Bimbo: Mexico’s breadmaker mafia

If you were reading this blog a few months ago, you’ll know about the fun I had trying to escape the tentacles of the Franz breadmaker mafia. Luckily Franz is a regional player, albeit with a lot more reach than I bargained for.

However, for bread in Mexico there’s just no getting away from Bimbo (pronounced Beem-bo). I can’t fathom the reasons for the name, but obviously it’s not the same in Spanish. The cuddly bear mascot reminded me of Mr Stay-Puft from Ghostbusters, and it’s an appropriate comparison given the size of the Bimbo company. Occasionally when I feel like a change from tortillas I check out the Bimbo offerings.

A breadmaker mafia this size clearly has far-reaching tentacles and Bimbo are huge. Grupo Bimbo turns out to be one of the biggest food manufacturers in the world (http://en.wikipedia.org/wiki/Grupo_Bimbo). They’re only the 4th largest food company in the world behind Unilever, Kraft and Nestle and were the world’s largest bread manufacturer in 2010. Stick that up your pipe and smoke it, Franz! So there’s no getting away from them (except in San Cristobal where I found a number of great independent bakeries).

I really know nothing more about Bimbo’s ethics – though I guess it operates in much the same way as any other huge multinational – but the bread I’ve found so far is vegan friendly. No random milk ingredients or sneaky dairy has been added (though plenty of other ‘un-natural’ ingredients are thrown in there), but I do get to ingest a wide range of interesting-sounding chemicals that are typical within modern bread that never goes stale.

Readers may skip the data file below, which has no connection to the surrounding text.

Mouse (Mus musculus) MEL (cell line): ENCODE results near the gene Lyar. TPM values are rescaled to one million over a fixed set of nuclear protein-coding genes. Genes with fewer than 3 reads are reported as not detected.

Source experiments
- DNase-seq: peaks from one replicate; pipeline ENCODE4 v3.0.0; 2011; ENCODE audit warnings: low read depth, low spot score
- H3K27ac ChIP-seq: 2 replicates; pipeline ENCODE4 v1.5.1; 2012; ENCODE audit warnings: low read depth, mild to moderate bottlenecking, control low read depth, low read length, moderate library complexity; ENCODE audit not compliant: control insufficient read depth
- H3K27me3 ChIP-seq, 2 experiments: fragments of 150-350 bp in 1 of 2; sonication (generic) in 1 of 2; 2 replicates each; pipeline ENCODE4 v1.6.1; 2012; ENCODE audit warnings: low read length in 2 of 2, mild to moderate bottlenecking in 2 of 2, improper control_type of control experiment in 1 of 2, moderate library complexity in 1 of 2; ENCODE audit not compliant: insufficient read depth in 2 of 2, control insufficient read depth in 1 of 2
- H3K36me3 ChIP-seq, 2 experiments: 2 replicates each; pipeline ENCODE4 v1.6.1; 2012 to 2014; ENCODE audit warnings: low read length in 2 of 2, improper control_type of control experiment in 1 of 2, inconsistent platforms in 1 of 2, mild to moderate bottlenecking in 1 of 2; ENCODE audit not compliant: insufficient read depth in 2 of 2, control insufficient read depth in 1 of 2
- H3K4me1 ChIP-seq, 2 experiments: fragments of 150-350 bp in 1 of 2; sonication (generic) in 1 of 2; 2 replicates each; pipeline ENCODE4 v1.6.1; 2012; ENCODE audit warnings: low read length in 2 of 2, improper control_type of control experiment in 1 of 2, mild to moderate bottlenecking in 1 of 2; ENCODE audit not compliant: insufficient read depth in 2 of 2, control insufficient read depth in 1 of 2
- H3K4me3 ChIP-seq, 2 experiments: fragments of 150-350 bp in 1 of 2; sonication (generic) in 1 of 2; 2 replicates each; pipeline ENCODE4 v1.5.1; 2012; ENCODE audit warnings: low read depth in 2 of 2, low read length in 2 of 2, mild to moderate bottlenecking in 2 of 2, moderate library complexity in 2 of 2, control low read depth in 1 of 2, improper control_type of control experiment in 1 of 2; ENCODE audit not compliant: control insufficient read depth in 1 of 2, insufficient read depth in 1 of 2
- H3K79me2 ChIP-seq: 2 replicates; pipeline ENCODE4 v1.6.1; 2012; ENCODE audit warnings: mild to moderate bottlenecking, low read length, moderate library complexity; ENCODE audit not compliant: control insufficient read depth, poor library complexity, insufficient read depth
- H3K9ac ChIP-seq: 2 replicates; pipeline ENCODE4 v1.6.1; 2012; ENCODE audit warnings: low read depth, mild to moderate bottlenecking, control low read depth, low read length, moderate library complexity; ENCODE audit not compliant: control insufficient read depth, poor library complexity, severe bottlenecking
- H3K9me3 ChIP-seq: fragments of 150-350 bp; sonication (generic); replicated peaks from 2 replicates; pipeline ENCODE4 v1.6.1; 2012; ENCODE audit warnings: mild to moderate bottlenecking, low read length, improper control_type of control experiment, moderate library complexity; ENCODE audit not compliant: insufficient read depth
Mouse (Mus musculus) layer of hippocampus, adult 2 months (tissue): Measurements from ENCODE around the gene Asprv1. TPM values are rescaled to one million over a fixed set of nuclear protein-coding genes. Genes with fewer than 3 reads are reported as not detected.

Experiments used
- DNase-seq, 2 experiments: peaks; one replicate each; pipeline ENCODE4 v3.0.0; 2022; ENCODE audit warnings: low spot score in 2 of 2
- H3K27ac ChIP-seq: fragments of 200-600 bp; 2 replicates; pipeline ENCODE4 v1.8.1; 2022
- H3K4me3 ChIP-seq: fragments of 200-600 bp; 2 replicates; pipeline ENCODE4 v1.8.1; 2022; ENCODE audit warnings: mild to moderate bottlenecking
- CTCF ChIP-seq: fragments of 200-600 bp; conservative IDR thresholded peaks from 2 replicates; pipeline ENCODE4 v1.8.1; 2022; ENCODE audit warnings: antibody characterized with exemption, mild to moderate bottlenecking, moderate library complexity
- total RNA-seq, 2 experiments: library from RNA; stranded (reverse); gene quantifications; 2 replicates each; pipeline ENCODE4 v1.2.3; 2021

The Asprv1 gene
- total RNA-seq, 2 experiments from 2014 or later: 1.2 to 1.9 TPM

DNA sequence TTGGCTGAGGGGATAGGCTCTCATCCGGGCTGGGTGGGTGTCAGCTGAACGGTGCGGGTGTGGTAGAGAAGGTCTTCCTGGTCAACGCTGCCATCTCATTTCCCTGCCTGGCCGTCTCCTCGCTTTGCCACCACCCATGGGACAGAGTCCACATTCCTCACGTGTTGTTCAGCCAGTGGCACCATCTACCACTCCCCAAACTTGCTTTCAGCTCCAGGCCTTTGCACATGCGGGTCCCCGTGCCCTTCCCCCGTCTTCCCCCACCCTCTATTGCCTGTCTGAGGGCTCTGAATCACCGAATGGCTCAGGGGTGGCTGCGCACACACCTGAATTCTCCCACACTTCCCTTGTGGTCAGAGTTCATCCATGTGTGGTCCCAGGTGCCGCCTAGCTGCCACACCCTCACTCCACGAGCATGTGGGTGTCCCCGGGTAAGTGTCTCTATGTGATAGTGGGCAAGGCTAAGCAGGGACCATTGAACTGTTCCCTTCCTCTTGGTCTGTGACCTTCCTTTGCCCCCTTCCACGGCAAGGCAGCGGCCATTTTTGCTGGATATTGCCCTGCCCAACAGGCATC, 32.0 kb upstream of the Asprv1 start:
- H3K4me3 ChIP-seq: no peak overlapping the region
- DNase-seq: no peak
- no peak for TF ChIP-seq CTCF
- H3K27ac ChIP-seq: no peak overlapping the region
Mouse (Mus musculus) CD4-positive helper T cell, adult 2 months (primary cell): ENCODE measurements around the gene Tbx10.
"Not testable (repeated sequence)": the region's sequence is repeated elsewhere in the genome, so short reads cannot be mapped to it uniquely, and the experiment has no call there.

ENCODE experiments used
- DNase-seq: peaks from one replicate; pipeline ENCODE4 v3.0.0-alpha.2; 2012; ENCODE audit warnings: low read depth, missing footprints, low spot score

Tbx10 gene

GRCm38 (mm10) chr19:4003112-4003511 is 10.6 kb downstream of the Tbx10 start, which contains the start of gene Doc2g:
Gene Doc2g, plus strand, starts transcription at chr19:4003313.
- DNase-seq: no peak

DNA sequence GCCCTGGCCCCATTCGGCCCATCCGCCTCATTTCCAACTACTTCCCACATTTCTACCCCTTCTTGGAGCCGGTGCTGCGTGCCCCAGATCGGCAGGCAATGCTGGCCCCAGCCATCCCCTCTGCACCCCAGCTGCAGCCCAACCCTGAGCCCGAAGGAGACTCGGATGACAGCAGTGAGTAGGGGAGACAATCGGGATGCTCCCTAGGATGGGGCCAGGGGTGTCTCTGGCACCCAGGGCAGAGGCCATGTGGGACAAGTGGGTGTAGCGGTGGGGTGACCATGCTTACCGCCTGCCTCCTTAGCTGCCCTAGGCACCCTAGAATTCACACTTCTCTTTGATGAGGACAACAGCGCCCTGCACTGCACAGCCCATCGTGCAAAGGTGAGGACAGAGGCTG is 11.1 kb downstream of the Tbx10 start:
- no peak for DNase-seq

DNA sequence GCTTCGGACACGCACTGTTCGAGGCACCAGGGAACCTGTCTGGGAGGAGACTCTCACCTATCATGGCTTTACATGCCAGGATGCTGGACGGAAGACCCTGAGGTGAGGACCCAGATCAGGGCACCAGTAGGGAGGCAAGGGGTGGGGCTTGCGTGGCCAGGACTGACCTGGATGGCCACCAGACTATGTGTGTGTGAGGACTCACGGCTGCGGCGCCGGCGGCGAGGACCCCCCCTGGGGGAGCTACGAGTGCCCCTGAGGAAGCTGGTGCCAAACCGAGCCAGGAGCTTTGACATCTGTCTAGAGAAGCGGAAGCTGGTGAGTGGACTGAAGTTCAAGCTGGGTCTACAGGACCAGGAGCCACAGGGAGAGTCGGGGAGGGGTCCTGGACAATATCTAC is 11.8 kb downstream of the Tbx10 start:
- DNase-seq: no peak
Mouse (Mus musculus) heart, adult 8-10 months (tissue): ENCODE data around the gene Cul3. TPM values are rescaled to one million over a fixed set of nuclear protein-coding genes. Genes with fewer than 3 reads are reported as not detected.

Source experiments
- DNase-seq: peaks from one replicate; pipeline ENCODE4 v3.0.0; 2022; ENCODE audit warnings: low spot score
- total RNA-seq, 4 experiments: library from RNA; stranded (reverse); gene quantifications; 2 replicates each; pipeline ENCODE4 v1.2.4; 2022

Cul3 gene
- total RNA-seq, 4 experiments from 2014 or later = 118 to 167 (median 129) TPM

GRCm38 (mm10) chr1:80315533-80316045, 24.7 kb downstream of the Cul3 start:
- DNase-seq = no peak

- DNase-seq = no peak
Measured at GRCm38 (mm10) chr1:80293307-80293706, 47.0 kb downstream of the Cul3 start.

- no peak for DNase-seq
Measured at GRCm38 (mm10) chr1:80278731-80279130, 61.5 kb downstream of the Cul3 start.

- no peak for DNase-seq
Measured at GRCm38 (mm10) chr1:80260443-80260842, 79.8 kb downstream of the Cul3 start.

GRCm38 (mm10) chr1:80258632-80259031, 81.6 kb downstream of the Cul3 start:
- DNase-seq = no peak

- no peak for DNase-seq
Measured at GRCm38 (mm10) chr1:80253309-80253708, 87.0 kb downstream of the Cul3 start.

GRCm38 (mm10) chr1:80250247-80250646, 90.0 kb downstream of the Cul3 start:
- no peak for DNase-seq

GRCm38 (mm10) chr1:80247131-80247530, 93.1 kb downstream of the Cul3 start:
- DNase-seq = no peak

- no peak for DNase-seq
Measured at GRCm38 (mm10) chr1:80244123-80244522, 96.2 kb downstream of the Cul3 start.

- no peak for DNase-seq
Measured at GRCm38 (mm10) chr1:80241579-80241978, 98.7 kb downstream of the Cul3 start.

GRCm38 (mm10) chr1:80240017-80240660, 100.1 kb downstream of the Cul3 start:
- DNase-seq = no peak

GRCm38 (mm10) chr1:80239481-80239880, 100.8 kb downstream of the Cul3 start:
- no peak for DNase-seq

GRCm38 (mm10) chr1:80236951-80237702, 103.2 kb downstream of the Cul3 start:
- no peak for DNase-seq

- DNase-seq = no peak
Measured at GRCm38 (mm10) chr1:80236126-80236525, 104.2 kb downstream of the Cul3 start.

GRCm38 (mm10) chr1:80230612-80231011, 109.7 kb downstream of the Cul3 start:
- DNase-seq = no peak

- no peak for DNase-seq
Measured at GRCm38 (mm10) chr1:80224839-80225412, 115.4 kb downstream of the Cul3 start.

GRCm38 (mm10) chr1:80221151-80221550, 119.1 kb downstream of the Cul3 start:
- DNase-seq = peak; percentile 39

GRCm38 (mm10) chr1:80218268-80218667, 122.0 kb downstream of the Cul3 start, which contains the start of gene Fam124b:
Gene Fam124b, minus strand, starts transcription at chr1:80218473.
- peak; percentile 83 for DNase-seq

The other fun thing is seeing all the Bimbo bread vans careering around the towns and villages. I think this is where Postman Pat came after the Royal Mail gave him his P45 all those years ago.

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Mexico’s magic roads

I’ve travelled a long way in Mexico and one thing I really appreciate are the km markers that I see along the way. Each main road shows distances between major road junctions. It always feels good to see them counting down to each day’s destination.

One other thing along the road are the signs with distances to towns and cities. Sometimes there are lots and sometimes just a few. And in Mexico the roads must have had some magic dust sprinkled on them.

For example, take my day’s ride from Cintalapa to Tuxtla Gutierrez in Chiapas earlier in October. Tuxtla Gutierrez is a major city, so you’d think someone had a pretty good idea of the correct distance, but that must have been when Merlin showed up and pointed his magic hat at all the distance signs. Google measured the total distance at around 80km.

Here’s what I saw along the route, starting in Cintalapa. Distance to Tuxtla Gutierrez in km, as I rode through the morning:

79, 75, 74, 56, 63, 44, 42, 45, 26,16, 26…

As well as some signs showing I was getting further away, most of the distances between markers were completely wrong as well. Trying to fit 10km into 2km is stretching things a little…I know there is an official ‘Magic Road’ in South Korea, but Mexico is the draw if you want to get the experience every day…